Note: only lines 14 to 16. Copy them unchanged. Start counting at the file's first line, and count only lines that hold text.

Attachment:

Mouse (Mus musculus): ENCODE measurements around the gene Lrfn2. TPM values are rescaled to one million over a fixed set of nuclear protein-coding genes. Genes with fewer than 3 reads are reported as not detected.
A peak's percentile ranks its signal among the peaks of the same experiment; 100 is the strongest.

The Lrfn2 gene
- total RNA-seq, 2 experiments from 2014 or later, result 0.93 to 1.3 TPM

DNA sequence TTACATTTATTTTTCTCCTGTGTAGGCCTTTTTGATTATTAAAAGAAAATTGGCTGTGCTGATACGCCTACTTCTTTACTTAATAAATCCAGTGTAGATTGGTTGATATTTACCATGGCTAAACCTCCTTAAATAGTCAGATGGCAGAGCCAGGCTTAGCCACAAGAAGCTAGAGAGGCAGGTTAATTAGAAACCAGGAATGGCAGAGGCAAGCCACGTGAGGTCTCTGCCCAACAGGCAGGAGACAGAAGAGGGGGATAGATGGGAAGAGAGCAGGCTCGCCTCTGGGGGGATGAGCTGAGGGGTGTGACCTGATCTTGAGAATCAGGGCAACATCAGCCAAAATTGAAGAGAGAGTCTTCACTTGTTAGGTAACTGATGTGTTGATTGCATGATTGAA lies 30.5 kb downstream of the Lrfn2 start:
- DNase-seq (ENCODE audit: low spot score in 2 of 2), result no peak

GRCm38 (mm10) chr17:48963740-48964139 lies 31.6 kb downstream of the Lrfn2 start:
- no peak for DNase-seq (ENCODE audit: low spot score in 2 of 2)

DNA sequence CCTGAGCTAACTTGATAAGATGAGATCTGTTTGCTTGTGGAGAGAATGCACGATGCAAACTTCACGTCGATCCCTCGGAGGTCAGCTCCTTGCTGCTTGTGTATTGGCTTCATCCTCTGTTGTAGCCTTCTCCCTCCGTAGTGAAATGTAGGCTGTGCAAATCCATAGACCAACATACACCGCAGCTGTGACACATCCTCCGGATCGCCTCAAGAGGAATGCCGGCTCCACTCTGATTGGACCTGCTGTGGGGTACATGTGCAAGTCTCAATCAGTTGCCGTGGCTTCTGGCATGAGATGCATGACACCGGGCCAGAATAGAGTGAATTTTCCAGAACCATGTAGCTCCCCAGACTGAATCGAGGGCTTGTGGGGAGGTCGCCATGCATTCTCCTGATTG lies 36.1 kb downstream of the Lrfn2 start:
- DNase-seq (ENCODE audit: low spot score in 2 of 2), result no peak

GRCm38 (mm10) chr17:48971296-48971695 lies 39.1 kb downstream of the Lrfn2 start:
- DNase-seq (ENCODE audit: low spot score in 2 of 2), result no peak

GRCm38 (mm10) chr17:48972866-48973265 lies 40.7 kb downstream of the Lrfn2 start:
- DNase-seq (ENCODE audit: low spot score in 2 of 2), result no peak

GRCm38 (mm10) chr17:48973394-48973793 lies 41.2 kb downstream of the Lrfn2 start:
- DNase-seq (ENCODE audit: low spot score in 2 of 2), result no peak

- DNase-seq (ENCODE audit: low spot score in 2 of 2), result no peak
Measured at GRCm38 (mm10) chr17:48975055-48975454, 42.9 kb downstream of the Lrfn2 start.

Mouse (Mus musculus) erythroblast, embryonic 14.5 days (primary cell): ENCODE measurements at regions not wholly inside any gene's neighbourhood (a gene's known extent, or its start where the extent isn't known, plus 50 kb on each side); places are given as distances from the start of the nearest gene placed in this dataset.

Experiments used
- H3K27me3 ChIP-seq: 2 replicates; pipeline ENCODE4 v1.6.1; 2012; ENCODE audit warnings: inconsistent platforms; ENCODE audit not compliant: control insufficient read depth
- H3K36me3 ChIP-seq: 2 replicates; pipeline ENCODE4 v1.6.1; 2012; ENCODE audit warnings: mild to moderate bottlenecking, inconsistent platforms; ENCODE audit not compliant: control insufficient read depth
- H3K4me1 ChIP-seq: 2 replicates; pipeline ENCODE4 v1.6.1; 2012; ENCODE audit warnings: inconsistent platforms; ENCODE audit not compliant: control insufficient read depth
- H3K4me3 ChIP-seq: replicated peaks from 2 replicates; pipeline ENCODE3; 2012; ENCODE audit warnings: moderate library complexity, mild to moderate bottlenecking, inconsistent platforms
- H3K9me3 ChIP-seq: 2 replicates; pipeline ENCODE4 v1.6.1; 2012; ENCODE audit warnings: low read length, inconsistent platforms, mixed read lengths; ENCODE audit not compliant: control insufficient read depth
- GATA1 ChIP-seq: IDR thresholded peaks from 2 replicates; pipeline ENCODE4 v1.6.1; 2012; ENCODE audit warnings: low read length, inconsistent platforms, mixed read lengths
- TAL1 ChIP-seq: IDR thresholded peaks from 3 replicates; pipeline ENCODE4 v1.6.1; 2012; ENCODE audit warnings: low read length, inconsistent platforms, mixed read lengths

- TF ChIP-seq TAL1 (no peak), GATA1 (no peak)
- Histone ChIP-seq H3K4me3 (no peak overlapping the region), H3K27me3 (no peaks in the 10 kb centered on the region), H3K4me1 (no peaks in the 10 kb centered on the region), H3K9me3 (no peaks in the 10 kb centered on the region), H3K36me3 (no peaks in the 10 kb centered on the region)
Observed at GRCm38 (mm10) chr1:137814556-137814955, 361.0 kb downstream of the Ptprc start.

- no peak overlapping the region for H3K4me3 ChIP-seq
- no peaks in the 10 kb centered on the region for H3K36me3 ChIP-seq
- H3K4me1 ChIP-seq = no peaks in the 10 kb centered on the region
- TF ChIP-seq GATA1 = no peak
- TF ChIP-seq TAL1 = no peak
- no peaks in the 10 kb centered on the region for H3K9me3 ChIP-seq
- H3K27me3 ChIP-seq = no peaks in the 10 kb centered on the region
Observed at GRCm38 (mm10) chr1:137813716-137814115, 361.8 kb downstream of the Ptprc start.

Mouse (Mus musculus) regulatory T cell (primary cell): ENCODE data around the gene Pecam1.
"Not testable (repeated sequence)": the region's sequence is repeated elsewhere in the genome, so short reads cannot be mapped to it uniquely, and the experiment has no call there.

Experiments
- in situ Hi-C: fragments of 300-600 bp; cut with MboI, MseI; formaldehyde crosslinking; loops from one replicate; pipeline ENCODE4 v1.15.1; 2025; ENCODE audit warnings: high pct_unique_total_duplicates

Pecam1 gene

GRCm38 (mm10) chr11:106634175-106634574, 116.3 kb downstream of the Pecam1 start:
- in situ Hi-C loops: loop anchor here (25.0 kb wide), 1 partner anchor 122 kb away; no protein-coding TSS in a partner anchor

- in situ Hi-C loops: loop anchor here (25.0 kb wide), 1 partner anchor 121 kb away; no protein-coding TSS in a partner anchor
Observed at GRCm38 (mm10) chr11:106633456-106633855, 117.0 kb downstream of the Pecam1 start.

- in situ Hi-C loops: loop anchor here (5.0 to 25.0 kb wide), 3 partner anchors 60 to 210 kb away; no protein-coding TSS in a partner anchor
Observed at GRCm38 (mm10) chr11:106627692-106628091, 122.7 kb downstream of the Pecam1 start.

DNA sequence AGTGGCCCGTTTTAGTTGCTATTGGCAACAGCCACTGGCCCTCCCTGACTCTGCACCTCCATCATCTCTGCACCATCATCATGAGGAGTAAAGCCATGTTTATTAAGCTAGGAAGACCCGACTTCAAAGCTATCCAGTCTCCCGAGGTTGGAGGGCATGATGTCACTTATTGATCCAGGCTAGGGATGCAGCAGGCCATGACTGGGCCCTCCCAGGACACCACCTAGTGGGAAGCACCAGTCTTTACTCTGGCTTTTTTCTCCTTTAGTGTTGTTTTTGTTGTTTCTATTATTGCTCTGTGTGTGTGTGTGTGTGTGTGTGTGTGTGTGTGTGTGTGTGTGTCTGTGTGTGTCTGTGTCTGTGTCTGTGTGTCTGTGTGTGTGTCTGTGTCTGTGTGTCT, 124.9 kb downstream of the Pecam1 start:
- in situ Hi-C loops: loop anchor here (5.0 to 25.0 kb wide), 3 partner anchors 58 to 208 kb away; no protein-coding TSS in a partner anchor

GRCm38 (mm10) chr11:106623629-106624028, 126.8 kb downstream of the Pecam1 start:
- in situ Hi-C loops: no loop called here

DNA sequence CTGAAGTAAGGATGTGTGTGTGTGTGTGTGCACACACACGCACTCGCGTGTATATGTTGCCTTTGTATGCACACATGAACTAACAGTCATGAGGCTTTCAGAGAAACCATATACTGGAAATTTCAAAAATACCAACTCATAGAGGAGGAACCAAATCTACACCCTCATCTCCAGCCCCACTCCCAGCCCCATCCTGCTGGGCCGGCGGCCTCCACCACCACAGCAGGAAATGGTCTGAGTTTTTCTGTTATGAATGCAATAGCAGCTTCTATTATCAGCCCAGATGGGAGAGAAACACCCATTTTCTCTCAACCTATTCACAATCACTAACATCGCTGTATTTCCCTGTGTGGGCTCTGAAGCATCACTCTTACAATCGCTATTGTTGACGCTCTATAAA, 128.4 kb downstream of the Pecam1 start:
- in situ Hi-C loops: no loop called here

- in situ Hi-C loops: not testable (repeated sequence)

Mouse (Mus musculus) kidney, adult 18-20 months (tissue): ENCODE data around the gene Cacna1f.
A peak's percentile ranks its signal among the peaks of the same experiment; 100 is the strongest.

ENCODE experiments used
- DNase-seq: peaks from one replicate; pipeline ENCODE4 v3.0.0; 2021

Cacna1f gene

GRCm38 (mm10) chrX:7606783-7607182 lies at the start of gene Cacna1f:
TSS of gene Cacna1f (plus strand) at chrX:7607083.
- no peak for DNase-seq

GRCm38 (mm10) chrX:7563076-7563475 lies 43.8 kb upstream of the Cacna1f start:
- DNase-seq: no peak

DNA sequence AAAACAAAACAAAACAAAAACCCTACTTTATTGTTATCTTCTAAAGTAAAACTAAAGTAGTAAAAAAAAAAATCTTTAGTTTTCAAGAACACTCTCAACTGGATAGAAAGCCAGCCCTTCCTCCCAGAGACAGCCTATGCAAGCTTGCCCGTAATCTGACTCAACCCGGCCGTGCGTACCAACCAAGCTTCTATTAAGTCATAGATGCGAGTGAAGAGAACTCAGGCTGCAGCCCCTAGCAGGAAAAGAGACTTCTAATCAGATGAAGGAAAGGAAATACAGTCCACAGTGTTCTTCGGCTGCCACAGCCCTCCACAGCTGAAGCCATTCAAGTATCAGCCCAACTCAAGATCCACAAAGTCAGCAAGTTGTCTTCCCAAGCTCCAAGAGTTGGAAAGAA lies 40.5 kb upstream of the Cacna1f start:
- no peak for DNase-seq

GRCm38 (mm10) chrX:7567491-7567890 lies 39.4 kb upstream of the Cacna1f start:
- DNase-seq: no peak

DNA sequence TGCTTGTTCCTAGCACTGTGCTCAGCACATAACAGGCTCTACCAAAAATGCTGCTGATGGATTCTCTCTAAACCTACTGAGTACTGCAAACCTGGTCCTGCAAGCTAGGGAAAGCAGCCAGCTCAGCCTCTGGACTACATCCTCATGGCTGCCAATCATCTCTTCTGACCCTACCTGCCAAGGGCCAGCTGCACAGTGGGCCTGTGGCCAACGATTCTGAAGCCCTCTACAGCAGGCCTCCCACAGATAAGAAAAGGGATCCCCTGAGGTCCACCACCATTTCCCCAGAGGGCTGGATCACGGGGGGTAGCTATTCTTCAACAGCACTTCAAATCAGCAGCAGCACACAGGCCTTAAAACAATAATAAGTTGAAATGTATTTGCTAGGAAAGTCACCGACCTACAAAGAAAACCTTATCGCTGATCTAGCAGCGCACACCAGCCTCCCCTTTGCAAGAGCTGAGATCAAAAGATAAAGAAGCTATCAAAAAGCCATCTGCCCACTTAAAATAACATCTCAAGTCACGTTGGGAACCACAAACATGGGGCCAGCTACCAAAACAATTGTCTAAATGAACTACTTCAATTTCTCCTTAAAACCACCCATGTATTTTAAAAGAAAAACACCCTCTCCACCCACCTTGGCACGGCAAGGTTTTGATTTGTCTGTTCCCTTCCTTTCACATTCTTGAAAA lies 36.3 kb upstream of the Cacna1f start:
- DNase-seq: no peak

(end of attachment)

- DNase-seq (ENCODE audit: low spot score in 2 of 2), result no peak

GRCm38 (mm10) chr17:48973394-48973793 lies 41.2 kb downstream of the Lrfn2 start:
- DNase-seq (ENCODE audit: low spot score in 2 of 2), result no peak